Oregon State Victim Assistance Academy
NCVLI is excited to continue and expand the legacy of the State Victim Assistance Academy (SVAA). SVAA is Oregon’s primary source of statewide training for victim advocates. SVAA provides fundamental education for victim service providers and allied professionals who routinely interact with victims of crime.
SVAA Basic Academy
The Basic Academy is committed to graduating advocates who possess the core competencies necessary to compassionately, knowledgeably, collaboratively and sustainably support survivor agency with cultural humility in the aftermath of a crime.
The Basic Academy is designed for advocates new to the profession of victim services. The curriculum includes sessions that cover the core competencies of victim advocacy taught by advocacy experts.
Topics May Include: Justice System Overview; Ethics; Confidentiality; Crime Victims’ Rights; Effective Communication; Crisis Intervention; Intimate Partner Violence; Vicarious Trauma, Resiliency and Self-Care; Neurobiology of Trauma; and Financial Recovery.
Target Audience: The primary audience of the Basic Academy are Oregon advocates working in system- and community-based agencies who are new to victim services. Allied professionals working with crime victims (e.g., mental health counselors, medical professionals, crisis response workers) and those advocates with advanced experience will be enrolled as space allows. Registration priority is given to Oregon participants; out-of-state participants will be enrolled as space allows.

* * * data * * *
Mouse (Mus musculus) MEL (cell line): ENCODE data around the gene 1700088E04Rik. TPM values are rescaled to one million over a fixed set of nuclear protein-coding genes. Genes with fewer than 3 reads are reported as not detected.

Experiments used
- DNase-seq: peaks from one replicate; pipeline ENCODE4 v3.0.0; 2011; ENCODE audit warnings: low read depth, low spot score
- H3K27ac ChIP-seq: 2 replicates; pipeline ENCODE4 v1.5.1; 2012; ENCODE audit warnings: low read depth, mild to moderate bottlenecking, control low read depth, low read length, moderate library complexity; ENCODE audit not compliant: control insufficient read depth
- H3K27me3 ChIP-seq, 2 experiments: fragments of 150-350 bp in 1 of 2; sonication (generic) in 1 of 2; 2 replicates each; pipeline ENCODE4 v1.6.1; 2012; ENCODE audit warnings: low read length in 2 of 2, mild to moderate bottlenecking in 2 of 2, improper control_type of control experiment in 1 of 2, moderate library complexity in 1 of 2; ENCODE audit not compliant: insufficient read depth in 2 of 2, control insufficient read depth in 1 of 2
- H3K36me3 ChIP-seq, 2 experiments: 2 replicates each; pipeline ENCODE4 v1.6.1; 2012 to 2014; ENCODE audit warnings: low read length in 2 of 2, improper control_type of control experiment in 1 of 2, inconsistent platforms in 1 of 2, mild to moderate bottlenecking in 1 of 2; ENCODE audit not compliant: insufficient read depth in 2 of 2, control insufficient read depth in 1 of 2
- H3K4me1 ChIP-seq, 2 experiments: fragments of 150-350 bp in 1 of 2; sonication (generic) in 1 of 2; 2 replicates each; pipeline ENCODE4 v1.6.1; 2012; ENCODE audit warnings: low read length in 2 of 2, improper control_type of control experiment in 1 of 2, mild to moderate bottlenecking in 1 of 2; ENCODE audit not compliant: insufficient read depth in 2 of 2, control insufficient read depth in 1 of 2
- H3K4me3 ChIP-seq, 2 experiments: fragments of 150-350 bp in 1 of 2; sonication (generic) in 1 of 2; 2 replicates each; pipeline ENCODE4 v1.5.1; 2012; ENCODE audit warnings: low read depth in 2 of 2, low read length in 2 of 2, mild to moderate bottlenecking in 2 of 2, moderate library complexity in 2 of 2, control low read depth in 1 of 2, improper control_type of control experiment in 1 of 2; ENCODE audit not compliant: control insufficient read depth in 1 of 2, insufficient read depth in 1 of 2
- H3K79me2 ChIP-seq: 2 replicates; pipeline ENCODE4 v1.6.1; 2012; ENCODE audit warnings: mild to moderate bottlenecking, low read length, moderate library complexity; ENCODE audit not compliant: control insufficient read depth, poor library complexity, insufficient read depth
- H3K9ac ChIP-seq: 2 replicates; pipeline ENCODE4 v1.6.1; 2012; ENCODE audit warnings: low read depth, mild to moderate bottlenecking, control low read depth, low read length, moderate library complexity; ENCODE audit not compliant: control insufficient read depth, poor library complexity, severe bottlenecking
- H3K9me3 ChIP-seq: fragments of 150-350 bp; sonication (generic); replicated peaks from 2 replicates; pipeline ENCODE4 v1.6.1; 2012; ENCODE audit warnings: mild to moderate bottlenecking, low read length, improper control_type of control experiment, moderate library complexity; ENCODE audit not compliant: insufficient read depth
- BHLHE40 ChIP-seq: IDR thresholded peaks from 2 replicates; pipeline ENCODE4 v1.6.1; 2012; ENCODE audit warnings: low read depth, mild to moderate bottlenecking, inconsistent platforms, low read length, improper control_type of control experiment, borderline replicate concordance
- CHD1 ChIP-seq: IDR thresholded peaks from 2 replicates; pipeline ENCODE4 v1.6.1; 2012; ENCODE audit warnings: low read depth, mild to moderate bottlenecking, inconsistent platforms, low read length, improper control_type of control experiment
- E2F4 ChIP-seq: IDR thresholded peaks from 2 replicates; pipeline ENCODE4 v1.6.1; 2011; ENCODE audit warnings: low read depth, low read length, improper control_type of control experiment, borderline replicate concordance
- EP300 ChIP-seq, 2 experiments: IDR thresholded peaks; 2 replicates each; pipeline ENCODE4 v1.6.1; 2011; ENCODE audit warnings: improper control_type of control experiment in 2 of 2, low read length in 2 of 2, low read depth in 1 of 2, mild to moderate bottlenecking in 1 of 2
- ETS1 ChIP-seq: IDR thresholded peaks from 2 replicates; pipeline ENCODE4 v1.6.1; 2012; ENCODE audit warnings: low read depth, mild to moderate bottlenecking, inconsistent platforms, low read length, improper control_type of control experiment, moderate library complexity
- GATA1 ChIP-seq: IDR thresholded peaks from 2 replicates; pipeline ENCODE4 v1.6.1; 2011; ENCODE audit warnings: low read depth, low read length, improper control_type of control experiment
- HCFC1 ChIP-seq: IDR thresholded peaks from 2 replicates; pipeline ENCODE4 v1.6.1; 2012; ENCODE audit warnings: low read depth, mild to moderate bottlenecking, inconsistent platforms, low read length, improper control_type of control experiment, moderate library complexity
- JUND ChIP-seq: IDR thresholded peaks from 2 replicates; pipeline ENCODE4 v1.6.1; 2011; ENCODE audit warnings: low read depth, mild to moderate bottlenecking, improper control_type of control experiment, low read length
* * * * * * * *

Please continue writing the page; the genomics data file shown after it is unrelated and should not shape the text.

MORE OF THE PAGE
SVAA Advanced Academy
The Advanced Academy is designed for experienced advocates and ideally are persons who have graduated from the Basic Academy. Each year, the Advanced Academy offers training on a different topic or topics focusing on specific crimes or specific victim populations, advanced skills, sustainable advocacy, or capacity building for programs and advocates. Topics are selected based on feedback from advocates statewide.
SVAA is supported by Award No. 2018-V3-GX-0030 awarded by the Office for Victims of Crime, Department of Justice. The opinions, findings, conclusions or recommendations expressed in these materials are those of the author(s) and do not necessarily represent the official position or policies of the U.S. Department of Justice or the Crime Victim and Survivor Services Division, Oregon Department of Justice.